Email Migration Project | How Not To Fail

On a regular basis I read about IT Projects that have gone badly wrong, leading to long delays, and budget blow outs.   When preparing for any email migration project, I am a big fan of reminding everyone how not to run an IT project !

This article focuses on New South Wales (NSW) in Australia, where a number of Federal Government IT Projects were consistently failing.  I would prefer that any Federal Government is able to run IT Projects on-time and on-budget.   Then spend the millions of dollars not wasted, on worthwhile initiatives for the community.

The acting NSW Auditor General, Peter Achterstraat, was more than qualified to provide an insight on why so many of his State’s IT projects were going awry.   On retiring, he kindly published his thoughts, to allow future projects to avoid the same mistakes.   Every business should read this free information before embarking on an email migration project.   From what I have seen, there are many people who do not follow his simple advice.

I have re-published his 12 key items (in bold), and provided a personal commentary (in italics) related to email migration projects.

At the end of this article I have also listed ingredients of a successful IT project – again, from Peter Achterstraat.

12 Reasons Why Government IT Projects Fail

  1. A poor initial business case

Often I have been brought into an email migration project, and there has been no business case.  It is important to state why the project is being done.  This provides a focus, and a clear goal.  An example could be, “Migrate off Domino to Office 365, to reduce IT operational costs by 25% before 2019”.

  1. Unclear statements of expected outcomes

This is similar to a lack of requirements.  A detailed list of requirements is invaluable to any email migration project.   It provides a concise set of goals and metrics that anyone can understand.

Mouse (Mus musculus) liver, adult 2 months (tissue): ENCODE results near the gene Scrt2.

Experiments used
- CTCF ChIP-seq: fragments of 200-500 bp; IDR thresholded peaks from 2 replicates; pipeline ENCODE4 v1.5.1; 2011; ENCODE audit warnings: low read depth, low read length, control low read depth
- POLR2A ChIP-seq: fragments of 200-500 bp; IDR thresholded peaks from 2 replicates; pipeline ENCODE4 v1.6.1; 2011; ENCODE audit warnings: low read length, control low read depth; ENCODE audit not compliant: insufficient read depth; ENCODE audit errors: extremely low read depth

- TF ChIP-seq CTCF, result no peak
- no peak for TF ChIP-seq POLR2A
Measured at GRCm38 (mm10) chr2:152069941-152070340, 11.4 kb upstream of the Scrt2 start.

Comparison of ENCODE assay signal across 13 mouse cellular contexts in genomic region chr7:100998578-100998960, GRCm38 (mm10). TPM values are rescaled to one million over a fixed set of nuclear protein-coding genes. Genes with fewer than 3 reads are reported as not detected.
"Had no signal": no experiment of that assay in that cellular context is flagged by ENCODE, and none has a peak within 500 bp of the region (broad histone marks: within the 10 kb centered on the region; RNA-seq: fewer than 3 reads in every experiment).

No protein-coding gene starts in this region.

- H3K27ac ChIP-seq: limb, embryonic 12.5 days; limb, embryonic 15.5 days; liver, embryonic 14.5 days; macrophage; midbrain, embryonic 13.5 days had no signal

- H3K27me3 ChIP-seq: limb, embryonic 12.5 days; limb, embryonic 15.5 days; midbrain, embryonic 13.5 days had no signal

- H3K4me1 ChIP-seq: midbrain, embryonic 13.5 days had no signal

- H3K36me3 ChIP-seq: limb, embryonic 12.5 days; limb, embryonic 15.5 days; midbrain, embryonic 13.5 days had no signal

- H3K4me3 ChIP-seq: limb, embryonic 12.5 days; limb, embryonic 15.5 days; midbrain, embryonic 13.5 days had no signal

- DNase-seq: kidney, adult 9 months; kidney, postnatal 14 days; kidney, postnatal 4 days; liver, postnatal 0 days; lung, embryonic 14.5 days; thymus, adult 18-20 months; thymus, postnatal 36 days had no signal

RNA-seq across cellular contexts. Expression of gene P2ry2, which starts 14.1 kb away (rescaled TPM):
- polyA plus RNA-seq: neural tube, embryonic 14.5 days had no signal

1. Lack of senior management buy-in

A common failing, whereby the CIO is not actively supporting the email migration project, with a highly visible presence throughout the project.   Strong leadership from the C level is required.  This is vital, as there will be times in any email migration that major decisions will need to be taken, that maybe not all parties will agree on.  No project should start without this support commitment.

  1. Inadequate gateway reviews

This is a basic project management structure that is required, and a CIO needs to be part of the gateway review, along with all other key stakeholders in the project.   On one major email migration project I was leading, I was excluded from the gateway reviews, with the Project Manager attending by themselves with the CIO.   It became clear that the CIO was being told a false story by the project manager, which led to bigger problems.   Any issues need to be on the table to be address quickly, by all stakeholders.

  1. Poor communication

Clear, regular, communication is essential, and not just via emails.  Use the intranet to post regular news updates on the project.   This is also useful for providing an alternate means of getting communications to staff other than email.    Pin notices up in kitchens and common areas as well.   Do not let rumours fill the void of lack of communication.

  1. Inadequate stakeholder engagement

Some stakeholders can get ignored, for many reasons.   All key parties need to be involved, to contribute to a successful project.   If a stakeholder is not involved, that is usually for a reason, that can be raised as a risk.

  1. Scope creep (or in many cases ‘scope gallop’)